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Tea Time with Gallagher's Hope

Have you noticed a lot of baking posts lately? Well, baking helps me think. When I need to work through a scene in a book, I bake or walk. The extra walking is necessary because of all the baking, but it's not the eating of the baked goods that is therapeutic, but the act of baking itself. It's like the process of making tea, which some believe can be even more relaxing than the tea drinking.

Do the Gallaghers drink a lot of tea? Some of them, but coffee would have been more common.

An old west cook, Oliver Nelson, wrote that he used about 175 pounds of coffee beans each month. “The men half lived on coffee,” he wrote. (TrueWestMagazine.com) Coffee was the beverage of choice in the wild Rocky Mountain west, and is among most of the folks in the Gallagher series.

Me? I'll take scones and tea any day, and these scones are especially good.

Excerpt from Gallagher's Hope

Isabelle allowed the portly man with a graying mustache to help her down from the stagecoach. He’d been traveling in their same direction ever since St. Louis and though kind, he told Isabelle more about himself than she wanted to know. Even so, when he let go of her hand and tipped his hat in a farewell gesture, a small sense of loss crept into Isabelle’s heart. He had spoken to her more on the journey than her family’s so-called friends had after the funeral. Shaking the maudlin thoughts from her mind, she held Andrew’s hand as he stepped off the stage. One of the stage drivers unloaded their baggage and then accepted a pouch from an older man who waited nearby. The man turned toward them, and Isabelle saw kind, brown eyes in a wrinkled face.

“You waitin’ for someone, ma’am?”

“No, sir, we’re not.” She glanced around, uncertain about what to do next. Andrew squeezed her hand, and she looked down at his tired eyes. The last stretch had been long and tiring for them both. “Is there a place to eat nearby?”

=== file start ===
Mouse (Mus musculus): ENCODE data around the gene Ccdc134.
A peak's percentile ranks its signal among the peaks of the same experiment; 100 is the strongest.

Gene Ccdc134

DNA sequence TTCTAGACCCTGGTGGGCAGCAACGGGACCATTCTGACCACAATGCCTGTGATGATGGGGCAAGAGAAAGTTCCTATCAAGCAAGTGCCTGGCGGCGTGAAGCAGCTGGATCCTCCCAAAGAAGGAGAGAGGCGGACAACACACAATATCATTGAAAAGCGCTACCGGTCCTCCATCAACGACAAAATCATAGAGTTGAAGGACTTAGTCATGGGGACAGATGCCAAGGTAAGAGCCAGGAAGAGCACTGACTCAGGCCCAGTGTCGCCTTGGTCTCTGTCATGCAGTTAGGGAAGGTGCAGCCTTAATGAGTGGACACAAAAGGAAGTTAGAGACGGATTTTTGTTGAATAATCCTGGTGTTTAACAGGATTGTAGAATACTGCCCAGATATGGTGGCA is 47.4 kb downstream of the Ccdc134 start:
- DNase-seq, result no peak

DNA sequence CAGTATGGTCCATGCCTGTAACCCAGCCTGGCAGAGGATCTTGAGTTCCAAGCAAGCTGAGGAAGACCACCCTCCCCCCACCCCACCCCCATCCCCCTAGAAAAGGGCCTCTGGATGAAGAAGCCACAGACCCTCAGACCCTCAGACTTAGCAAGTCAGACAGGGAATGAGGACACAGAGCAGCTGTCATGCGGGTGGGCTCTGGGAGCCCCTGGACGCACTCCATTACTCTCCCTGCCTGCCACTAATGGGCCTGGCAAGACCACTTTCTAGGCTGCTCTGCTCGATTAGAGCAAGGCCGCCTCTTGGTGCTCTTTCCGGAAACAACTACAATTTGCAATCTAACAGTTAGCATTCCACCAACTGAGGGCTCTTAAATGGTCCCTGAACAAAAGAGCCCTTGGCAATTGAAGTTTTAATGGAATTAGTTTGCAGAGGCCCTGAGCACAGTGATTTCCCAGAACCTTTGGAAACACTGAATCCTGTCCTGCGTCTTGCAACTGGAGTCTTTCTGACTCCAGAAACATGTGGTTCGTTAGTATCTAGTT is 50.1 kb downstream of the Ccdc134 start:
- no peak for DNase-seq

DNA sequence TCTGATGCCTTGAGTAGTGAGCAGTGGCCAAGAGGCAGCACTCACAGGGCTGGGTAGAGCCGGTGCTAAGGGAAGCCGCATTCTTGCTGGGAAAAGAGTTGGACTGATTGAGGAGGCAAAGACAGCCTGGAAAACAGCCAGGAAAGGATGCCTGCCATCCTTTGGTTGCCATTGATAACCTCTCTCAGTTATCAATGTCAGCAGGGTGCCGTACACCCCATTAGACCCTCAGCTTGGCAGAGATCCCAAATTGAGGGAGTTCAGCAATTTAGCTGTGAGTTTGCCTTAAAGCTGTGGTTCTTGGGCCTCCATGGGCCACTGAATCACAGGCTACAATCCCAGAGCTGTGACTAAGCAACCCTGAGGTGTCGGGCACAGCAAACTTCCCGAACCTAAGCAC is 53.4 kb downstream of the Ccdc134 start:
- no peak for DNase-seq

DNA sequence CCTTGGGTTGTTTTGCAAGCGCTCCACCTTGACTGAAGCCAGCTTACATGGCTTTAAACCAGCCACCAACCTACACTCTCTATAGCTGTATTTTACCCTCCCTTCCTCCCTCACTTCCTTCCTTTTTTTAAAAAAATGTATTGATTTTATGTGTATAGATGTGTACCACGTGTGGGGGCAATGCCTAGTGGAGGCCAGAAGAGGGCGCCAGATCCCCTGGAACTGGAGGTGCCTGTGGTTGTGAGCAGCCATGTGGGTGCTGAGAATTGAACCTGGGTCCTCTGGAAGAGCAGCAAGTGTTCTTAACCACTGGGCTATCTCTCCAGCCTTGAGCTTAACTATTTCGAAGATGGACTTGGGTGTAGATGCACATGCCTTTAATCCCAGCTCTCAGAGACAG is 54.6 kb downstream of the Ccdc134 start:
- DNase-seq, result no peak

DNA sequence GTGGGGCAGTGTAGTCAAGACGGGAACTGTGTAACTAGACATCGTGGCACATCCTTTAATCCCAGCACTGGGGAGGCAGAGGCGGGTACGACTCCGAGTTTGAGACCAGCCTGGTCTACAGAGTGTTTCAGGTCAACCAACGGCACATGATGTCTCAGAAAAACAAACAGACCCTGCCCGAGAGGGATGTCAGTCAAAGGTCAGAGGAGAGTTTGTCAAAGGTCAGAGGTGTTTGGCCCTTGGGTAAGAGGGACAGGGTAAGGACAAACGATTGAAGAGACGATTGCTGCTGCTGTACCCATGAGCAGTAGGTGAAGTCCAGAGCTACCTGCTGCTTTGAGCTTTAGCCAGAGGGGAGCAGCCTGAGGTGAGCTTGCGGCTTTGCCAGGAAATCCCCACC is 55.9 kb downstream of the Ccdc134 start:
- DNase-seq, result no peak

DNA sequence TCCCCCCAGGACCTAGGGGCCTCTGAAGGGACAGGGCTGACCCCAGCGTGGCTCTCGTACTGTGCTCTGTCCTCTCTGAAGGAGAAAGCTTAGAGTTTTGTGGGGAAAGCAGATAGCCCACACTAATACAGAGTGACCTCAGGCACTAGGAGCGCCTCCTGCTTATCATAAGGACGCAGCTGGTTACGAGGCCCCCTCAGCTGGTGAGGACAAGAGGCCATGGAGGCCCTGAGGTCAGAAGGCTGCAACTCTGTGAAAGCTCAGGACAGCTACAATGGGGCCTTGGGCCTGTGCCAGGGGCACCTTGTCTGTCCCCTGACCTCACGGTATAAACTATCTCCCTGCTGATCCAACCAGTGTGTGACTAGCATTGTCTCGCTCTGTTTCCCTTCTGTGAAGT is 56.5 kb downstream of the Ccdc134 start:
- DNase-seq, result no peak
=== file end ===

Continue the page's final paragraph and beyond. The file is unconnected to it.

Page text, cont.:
“Well, sure. Tilly’s Café is just over yonder.” He pointed toward the telegraph office. “Walk that way and you’ll see it.”

“Thank you, sir.” Isabelle paused, never having been in a situation to carry her own bags. She released Andrew’s hand and lifted one bag into each hand, then studied the large trunk.

“Uh, ma’am?” The man stepped forward. “I’m Loren Baker, proprietor of the general store.” He pointed to the building behind them. “You can leave those here for a spell. I promise to keep an eye out.”

“That’s kind of you, Mr. Baker, but . . .” Isabelle glanced down at Andrew’s tired eyes. “If you’re sure it’s no trouble.”

“No, ma’am, no trouble at all.” His warm smile helped put Isabelle at ease. “Might you tell me your name, ma’am?”

“Miss Isabelle Rousseau. I’m the new schoolteacher.”

“Well, I’ll be. Miss Rousseau.” Mr. Baker smiled. “We’ve been expecting you. A lot of folks around here will be mighty pleased you’ve come.”

Excerpt from Gallagher's Hope copyright © MK McClintock

Make time every now and then to escape into a good book and relax with a pot of tea and a tasty treat.

The Tea: Echinacea Plus from Traditional Medicinals

The Treat: Blueberry Lemon Pecan Scones

The Book: Gallagher's Hope, book 2 of the Montana Gallagher series. Read an excerpt >


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Award-winning author MK McClintock writes historical romantic fiction about courageous and honorable men and strong women who appreciate chivalry, like those in her Montana Gallagher, British Agent, and Crooked Creek series. She enjoys a quiet life in the northern Rocky Mountains. 

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